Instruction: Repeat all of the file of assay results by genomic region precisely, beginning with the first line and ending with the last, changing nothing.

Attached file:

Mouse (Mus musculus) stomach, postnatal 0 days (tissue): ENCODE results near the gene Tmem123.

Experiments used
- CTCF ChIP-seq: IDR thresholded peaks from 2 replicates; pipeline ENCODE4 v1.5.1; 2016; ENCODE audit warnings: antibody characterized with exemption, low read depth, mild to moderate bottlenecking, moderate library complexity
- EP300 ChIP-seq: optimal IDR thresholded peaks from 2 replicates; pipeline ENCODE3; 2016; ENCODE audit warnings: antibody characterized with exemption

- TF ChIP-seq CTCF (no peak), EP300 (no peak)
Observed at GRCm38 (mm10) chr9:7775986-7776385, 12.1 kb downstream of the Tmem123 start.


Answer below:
Mouse (Mus musculus) stomach, postnatal 0 days (tissue): ENCODE results near the gene Tmem123.

Experiments used
- CTCF ChIP-seq: IDR thresholded peaks from 2 replicates; pipeline ENCODE4 v1.5.1; 2016; ENCODE audit warnings: antibody characterized with exemption, low read depth, mild to moderate bottlenecking, moderate library complexity
- EP300 ChIP-seq: optimal IDR thresholded peaks from 2 replicates; pipeline ENCODE3; 2016; ENCODE audit warnings: antibody characterized with exemption

- TF ChIP-seq CTCF (no peak), EP300 (no peak)
Observed at GRCm38 (mm10) chr9:7775986-7776385, 12.1 kb downstream of the Tmem123 start.